Cryptographic Algorithms
An encryption algorithm is a formula or instructions series that converts a plaintext readable message into an unreadable ciphertext. Algorithms use advanced mathematics and one or more encryption keys to make it relatively easy to encode a message but virtually impossible to decode without knowing the keys. Algorithms often involve multiple layers of encryption and can require additional random and sequential onetime values that prevent attacks and duplicate results.
AWS cryptography tools and services that encrypt data support secure algorithms that are publicly vetted. Some tools and services, like AWS Key Management Service (AWS KMS) use a particular algorithm. AWS KMS uses the Advanced Encryption Standard (AES) algorithm in Galois/Counter Mode (GCM) with 256bit secret keys. Other tools and services offer multiple algorithms and key sizes but recommend a secure default choice.
This section describes some of the symmetric and asymmetric algorithms that AWS tools and services support.
Symmetric Algorithms
AWS cryptographic tools and services commonly support two widely used symmetric algorithms. Both are known as block ciphers.

AES – Advanced Encryption Standard (AES) with 128, 192, or 256bit keys. AES is often combined with Galois/Counter Mode (GCM) and known as AESGCM.

Triple DES – Triple DES (3DES) uses three 56bit keys. The scheme works on a block of data by splitting it in two and iteratively applying arbitrary round functions derived from an initial function. Triple DES uses 48 rounds to encrypt a block of data.
An encryption scheme is called symmetric if it uses the same key to both encrypt and decrypt plaintext. Technically, the encryption key e and decryption key d don't have to be exactly the same. All that's required is that it's computationally trivial to determine d when you know e and e when you know d. However, in most practical symmetric encryption schemes, e and d are the same.
Note
Symmetric encryption is also called shared key, shared secret, and secret key encryption. It is not called private key encryption. Convention reserves the term private key for asymmetric cryptography, which centers around the idea of a private key and a corresponding public key.
Symmetric key encryption requires that all intended message recipients have access to the shared key. Therefore, a secure communication channel must be established among the participants so that the key can be transmitted to each along with the ciphertext. This presents practical problems and limits the use of direct symmetric key exchange.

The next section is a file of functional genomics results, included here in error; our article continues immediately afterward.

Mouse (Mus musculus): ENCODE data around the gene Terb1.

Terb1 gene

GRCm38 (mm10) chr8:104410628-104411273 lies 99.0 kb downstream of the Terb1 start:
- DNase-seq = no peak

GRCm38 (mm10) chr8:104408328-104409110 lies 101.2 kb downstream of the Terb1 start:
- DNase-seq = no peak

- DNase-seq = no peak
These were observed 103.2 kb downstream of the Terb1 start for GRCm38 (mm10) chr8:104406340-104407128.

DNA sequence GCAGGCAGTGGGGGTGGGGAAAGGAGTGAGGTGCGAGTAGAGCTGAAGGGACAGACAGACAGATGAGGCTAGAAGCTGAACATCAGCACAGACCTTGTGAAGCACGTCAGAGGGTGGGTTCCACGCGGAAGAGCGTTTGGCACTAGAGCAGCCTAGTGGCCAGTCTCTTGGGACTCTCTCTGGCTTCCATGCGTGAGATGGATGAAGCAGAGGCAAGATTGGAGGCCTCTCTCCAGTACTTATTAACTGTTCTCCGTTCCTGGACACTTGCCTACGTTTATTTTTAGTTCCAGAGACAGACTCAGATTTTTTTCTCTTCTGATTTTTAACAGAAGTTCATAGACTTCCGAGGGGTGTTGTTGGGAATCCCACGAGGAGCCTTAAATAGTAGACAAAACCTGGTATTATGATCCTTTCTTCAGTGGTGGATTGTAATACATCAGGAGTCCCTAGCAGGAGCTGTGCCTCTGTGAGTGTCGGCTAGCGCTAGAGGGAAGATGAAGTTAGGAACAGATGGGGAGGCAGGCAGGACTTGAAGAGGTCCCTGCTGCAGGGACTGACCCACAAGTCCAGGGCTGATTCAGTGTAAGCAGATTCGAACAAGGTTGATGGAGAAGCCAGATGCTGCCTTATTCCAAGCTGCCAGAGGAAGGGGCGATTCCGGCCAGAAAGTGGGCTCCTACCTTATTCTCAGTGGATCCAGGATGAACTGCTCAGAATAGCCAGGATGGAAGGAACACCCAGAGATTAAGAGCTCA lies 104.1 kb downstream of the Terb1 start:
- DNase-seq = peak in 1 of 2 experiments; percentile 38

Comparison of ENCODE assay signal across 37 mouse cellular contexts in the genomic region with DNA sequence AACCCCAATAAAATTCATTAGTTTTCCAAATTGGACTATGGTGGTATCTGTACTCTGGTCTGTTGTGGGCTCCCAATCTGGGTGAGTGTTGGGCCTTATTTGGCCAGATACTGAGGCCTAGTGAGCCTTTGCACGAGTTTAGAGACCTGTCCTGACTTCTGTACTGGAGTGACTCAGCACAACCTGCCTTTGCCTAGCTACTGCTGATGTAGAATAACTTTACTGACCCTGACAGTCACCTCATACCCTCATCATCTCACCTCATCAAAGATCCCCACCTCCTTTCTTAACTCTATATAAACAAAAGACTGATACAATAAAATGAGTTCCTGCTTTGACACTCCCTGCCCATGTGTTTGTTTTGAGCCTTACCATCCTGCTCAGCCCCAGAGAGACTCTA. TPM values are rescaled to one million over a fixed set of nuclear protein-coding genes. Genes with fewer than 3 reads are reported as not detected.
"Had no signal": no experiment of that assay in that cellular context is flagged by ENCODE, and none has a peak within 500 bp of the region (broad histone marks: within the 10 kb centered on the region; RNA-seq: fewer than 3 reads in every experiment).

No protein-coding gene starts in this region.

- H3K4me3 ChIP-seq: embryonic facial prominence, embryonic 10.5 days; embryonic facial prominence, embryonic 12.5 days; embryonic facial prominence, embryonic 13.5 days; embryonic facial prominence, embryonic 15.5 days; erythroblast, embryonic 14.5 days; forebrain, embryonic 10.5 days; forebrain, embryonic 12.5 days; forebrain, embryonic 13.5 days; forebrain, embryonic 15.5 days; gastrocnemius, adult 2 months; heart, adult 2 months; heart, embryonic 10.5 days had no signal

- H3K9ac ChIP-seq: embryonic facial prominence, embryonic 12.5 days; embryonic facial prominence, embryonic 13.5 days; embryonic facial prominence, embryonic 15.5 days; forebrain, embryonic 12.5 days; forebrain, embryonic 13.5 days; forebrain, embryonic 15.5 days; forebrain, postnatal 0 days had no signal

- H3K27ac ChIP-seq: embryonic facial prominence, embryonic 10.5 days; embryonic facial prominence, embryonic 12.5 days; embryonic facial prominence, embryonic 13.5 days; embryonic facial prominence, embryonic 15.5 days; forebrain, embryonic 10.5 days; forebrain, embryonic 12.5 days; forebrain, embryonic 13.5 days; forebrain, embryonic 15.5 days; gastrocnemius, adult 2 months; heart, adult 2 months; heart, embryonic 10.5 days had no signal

The following illustrations show how encryption and decryption work with symmetric keys and algorithms. In the first illustration, a symmetric key and algorithm are used to convert a plaintext message into ciphertext.
The following illustration shows the same secret key and symmetric algorithm being used to turn ciphertext back into plaintext.
There are two types of symmetric key ciphers, block ciphers and stream ciphers. A block cipher divides the plaintext messaged into fixedlength strings called blocks and encrypts one block at a time. Block ciphers are typically considered to be more powerful and practical primitives than stream ciphers, but they're also slower. Stream ciphers encrypt each unit of plaintext, one unit at a time, with a corresponding unit of a key stream. The result is a single unit of ciphertext.
Asymmetric Algorithms
AWS services typically support RSA and Elliptic Curve Cryptography (ECC) asymmetric algorithms.
An encryption scheme is called asymmetric if it uses one key to encrypt and a different, but mathematically related, key to decrypt. It must be computationally infeasible to determine one key if the only thing one knows is the other key. Therefore, one key can be distributed publicly while the related key is kept secret and secure. Together the keys are referred to as a key pair. The key that's publicly distributed is called the public key and the key that's kept secret is called the private key.
Another more common name for asymmetric encryption is publickey cryptography. Public key cryptography is typically based on mathematical problems that are relatively easy to perform but cannot be easily reversed. These include factoring a large integer back into its component prime numbers and solving the elliptic curve discrete logarithm function. The RSA algorithm is based on the practical difficulty of factoring the product of two large prime numbers. Elliptic curve cryptography is based on the difficulty of finding the discrete logarithm of a random point on an elliptic curve given a publicly known point.